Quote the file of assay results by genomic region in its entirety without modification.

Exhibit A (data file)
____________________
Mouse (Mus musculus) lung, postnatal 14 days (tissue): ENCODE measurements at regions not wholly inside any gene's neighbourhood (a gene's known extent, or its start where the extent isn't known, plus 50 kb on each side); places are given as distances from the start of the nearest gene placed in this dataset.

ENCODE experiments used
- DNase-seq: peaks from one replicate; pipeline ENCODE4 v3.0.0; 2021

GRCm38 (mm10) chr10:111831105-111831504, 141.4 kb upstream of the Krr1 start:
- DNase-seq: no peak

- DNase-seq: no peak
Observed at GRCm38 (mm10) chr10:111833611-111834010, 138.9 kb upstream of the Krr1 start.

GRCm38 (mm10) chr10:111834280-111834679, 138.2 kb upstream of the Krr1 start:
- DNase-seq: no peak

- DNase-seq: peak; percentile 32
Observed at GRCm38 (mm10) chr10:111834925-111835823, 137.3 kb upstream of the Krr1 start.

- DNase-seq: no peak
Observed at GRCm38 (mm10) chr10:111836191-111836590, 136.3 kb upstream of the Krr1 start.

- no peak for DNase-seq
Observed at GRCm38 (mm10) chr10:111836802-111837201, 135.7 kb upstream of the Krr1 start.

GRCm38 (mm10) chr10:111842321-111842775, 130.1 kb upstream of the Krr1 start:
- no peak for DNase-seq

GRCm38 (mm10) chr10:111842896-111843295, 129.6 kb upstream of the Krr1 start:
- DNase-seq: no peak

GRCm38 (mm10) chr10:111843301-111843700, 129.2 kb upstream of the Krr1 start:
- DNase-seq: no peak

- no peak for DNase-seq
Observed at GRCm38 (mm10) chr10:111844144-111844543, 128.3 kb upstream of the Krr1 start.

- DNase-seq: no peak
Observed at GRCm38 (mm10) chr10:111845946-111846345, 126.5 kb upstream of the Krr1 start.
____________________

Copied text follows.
Mouse (Mus musculus) lung, postnatal 14 days (tissue): ENCODE measurements at regions not wholly inside any gene's neighbourhood (a gene's known extent, or its start where the extent isn't known, plus 50 kb on each side); places are given as distances from the start of the nearest gene placed in this dataset.

ENCODE experiments used
- DNase-seq: peaks from one replicate; pipeline ENCODE4 v3.0.0; 2021

GRCm38 (mm10) chr10:111831105-111831504, 141.4 kb upstream of the Krr1 start:
- DNase-seq: no peak

- DNase-seq: no peak
Observed at GRCm38 (mm10) chr10:111833611-111834010, 138.9 kb upstream of the Krr1 start.

GRCm38 (mm10) chr10:111834280-111834679, 138.2 kb upstream of the Krr1 start:
- DNase-seq: no peak

- DNase-seq: peak; percentile 32
Observed at GRCm38 (mm10) chr10:111834925-111835823, 137.3 kb upstream of the Krr1 start.

- DNase-seq: no peak
Observed at GRCm38 (mm10) chr10:111836191-111836590, 136.3 kb upstream of the Krr1 start.

- no peak for DNase-seq
Observed at GRCm38 (mm10) chr10:111836802-111837201, 135.7 kb upstream of the Krr1 start.

GRCm38 (mm10) chr10:111842321-111842775, 130.1 kb upstream of the Krr1 start:
- no peak for DNase-seq

GRCm38 (mm10) chr10:111842896-111843295, 129.6 kb upstream of the Krr1 start:
- DNase-seq: no peak

GRCm38 (mm10) chr10:111843301-111843700, 129.2 kb upstream of the Krr1 start:
- DNase-seq: no peak

- no peak for DNase-seq
Observed at GRCm38 (mm10) chr10:111844144-111844543, 128.3 kb upstream of the Krr1 start.

- DNase-seq: no peak
Observed at GRCm38 (mm10) chr10:111845946-111846345, 126.5 kb upstream of the Krr1 start.